Use These Best Practices When Implementing Multi-Factor Authentication to Reduce Resistance

Use These Best Practices When Implementing Multi-Factor Authentication to Reduce Resistance

Most company processes and data storage are now cloud-based for many businesses. Cloud adoption was already going strong before the pandemic and was accelerated when millions of employees had to start working from home.

The shift of company assets to the cloud is not lost on hackers. Attacks on cloud accounts skyrocketed by 630% in 2020. Companies that don’t have proper protection on their accounts are suffering the consequences.

One recent example is the ransomware attack on Colonial Pipeline. It shut the company down for six expensive days and was caused by a hacker gaining access to an unused VPN account that was not protected by multi-factor authentication (MFA).

Any effective cybersecurity strategy these days has to include cloud account security to prevent the risk of an account takeover or breach. And one of the best protections for cloud accounts is MFA.

Multi-factor authentication blocks a majority of attempted fraudulent account sign-ins. The hacker is blocked even if they have the password because they don’t have access to the additional factor of authentication needed to gain access. In most cases, this is a code that is sent to the user’s device.

But approximately 43% of global businesses do not use MFA despite its effectiveness. In many cases, this is because employees say it’s inconvenient.

How to Reduce Resistance to Implementing MFA 

You don’t have to give up security for productivity if you follow some of these best practices for implementing MFA that will reduce user resistance to the idea.

Offer Flexible Options

There are different forms of multi-factor authentication, and some users might find some more palatable than others. By giving your team a few options, they’ll feel less like they have no choice in the matter and will be more willing to accept a move to MFA for company logins.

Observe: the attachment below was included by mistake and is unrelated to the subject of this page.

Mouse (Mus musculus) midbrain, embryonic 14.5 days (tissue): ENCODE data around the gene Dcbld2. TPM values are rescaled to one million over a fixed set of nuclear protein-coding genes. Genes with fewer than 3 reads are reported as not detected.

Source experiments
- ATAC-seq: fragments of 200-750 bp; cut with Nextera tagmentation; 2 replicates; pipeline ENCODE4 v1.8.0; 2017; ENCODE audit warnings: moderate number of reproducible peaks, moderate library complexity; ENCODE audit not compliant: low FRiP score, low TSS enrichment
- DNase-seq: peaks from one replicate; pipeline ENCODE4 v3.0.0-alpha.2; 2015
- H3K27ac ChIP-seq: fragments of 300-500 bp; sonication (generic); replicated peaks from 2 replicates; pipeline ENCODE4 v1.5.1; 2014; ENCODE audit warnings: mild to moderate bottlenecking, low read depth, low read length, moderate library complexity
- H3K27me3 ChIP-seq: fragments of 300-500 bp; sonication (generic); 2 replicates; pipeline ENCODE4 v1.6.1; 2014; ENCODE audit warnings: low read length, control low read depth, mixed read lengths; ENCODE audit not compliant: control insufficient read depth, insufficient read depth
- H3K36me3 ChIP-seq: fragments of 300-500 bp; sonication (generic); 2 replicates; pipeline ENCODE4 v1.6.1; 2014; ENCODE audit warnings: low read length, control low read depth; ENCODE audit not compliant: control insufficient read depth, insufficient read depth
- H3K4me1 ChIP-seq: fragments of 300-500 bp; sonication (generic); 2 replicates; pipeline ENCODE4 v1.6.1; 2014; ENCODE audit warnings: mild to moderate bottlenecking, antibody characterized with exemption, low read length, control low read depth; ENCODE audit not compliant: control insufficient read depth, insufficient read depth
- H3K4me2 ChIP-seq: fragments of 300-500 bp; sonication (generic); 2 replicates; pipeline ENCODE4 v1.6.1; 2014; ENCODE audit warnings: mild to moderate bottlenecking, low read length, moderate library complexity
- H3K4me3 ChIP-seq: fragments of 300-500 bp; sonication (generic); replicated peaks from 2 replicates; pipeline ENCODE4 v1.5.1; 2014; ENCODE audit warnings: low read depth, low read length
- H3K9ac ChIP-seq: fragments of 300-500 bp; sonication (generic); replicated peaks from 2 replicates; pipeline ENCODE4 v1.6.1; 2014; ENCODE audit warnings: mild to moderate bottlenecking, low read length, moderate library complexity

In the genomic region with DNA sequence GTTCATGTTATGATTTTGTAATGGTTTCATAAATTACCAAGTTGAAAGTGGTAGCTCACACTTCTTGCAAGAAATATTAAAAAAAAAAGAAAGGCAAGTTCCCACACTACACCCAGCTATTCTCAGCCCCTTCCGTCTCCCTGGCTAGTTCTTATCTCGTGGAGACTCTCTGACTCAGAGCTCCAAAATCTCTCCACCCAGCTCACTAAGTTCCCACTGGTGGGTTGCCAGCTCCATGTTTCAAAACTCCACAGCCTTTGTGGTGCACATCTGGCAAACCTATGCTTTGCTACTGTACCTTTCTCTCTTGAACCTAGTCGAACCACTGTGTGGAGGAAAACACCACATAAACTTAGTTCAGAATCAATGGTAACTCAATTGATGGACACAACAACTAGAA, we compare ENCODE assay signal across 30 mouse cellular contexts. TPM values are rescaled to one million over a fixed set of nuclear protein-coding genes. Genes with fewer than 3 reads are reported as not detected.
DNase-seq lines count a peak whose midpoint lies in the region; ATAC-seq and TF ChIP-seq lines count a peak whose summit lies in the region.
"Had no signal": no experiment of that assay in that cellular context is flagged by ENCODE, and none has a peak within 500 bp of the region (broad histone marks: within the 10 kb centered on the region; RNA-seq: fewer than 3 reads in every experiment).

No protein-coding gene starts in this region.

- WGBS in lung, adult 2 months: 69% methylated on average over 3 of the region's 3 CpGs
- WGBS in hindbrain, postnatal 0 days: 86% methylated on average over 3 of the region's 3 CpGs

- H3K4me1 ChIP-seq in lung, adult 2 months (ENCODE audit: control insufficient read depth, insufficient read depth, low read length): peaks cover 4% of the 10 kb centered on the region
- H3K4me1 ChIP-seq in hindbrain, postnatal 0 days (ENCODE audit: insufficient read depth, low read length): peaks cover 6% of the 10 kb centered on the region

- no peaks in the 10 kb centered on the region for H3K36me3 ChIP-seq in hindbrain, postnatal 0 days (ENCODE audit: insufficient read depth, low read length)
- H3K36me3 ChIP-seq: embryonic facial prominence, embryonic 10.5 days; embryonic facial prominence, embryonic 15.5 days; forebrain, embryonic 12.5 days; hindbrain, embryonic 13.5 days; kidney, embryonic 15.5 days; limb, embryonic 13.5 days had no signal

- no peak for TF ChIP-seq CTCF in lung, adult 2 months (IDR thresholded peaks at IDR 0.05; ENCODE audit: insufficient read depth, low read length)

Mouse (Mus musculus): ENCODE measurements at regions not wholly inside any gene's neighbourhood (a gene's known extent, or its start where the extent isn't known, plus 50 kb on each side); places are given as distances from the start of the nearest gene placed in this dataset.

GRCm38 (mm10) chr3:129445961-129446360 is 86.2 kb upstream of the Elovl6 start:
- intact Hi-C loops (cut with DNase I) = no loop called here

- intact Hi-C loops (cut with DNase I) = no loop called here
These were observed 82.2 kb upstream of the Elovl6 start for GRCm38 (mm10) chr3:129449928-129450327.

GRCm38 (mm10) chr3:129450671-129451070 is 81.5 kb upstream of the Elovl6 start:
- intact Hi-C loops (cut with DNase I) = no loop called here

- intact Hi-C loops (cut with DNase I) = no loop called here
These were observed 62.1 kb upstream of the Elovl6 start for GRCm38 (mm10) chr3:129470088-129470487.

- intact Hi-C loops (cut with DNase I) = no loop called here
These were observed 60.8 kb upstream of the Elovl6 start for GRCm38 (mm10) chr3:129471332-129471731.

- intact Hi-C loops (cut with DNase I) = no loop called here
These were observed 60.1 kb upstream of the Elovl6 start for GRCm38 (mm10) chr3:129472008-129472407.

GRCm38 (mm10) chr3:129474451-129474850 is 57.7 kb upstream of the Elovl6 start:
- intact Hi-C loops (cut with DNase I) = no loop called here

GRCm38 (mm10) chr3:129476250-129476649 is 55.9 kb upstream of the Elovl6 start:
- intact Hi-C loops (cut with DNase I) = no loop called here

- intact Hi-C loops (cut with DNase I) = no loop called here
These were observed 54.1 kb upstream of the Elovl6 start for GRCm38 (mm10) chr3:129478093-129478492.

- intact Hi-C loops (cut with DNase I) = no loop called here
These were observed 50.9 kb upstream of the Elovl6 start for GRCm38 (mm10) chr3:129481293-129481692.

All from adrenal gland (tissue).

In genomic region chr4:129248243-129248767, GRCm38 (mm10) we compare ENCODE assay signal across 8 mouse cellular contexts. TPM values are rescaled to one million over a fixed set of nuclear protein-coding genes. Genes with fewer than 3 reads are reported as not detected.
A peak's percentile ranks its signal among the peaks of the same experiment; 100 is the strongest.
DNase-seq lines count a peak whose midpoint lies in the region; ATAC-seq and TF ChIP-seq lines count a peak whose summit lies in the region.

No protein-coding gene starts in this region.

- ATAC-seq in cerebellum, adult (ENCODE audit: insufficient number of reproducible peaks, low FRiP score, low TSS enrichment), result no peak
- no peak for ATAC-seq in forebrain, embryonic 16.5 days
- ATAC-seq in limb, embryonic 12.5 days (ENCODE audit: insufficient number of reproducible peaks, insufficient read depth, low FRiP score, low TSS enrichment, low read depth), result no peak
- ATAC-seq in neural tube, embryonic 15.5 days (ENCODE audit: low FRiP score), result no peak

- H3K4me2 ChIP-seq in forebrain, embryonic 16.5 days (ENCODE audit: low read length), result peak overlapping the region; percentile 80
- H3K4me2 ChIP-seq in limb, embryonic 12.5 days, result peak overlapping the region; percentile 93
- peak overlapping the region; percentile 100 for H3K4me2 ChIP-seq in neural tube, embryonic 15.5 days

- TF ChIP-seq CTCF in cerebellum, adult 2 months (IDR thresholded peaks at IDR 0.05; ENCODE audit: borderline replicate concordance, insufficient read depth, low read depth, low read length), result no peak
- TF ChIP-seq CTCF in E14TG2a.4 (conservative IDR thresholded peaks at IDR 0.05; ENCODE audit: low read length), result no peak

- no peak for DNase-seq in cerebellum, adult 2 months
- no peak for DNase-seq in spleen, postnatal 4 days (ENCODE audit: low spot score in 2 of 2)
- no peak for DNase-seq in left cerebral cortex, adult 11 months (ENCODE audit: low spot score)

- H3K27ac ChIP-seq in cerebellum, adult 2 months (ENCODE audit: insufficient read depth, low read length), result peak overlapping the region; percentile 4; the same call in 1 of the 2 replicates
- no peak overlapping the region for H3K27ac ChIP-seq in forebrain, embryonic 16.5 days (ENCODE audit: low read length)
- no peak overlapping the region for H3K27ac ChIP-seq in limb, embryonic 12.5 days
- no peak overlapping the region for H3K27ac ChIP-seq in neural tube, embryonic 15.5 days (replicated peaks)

Different MFA options include:

  • Receiving the code by SMS
  • Receiving the code through a device app
  • Using a physical security key to authenticate
  • Using biometrics, like a fingerprint scan

Use Contextual Authentication

A great way to reduce unnecessary authentication barriers is to use contextual authentication. This incorporates things like location, IP address, time of day, and device settings into the MFA process.

For example, you can put a rule in place that asks an additional challenge question if someone is trying to access a business account from outside the country. Or remove one of your challenges if a user is located on your office network.

Reduce Inconvenience With Single Sign-On (SSO)

One of the main reasons for employee resistance to MFA is the additional time it takes employees to sign in. Multiply those few extra seconds by all the different business sites and apps employees log into each day, and you can see why users push back.

You can solve this problem by implementing SSO along with MFA. A single sign-on application allows an employee to gain access to all cloud accounts you designate with a single sign-in.

By introducing SSO with MFA, you can actually reduce the time it takes your employees to log into their work applications each day even with MFA enabled.

Involve Employees in the Process

When people are told to adopt a change that impacts a major part of their workday, they tend to push back. They may feel they haven’t been consulted and are afraid that it’s going to make their job harder.

Involve employees in the process before the implementation phase. Communicate with them about why the change will be happening, address any concerns and feedback, and offer training before the implementation.

This type of change management process goes a long way towards reducing resistance to a new business change like the introduction of multi-factor authentication.

Make MFA a Uniform Requirement

It’s important to use MFA consistently for all your company logins. If you only use it for some and not all, two things can happen:

  • You leave your cloud accounts more vulnerable to attacks that can quickly spread throughout the network.
  • Employees look at the inconsistency and might think MFA isn’t that important because it’s not implemented everywhere.

When you implement MFA across all your accounts, then employees understand that you feel this is important. If your implementation is “hit or miss” users may look for workarounds to the process. This can eliminate the security gains you make by implementing MFA. 

Uniformity in your MFA process also improves productivity because users don’t have to switch between different login experiences depending on the app they’re using.

Get Help Protecting Your Cloud Accounts from Quantum PC

MFA doesn’t have to be an inconvenience to your team. Quantum PC Services can help your Sturgeon Bay area business implement multi-factor authentication in a way where everyone wins. 

Contact us today to learn more! Call 920-256-1214 or reach us online.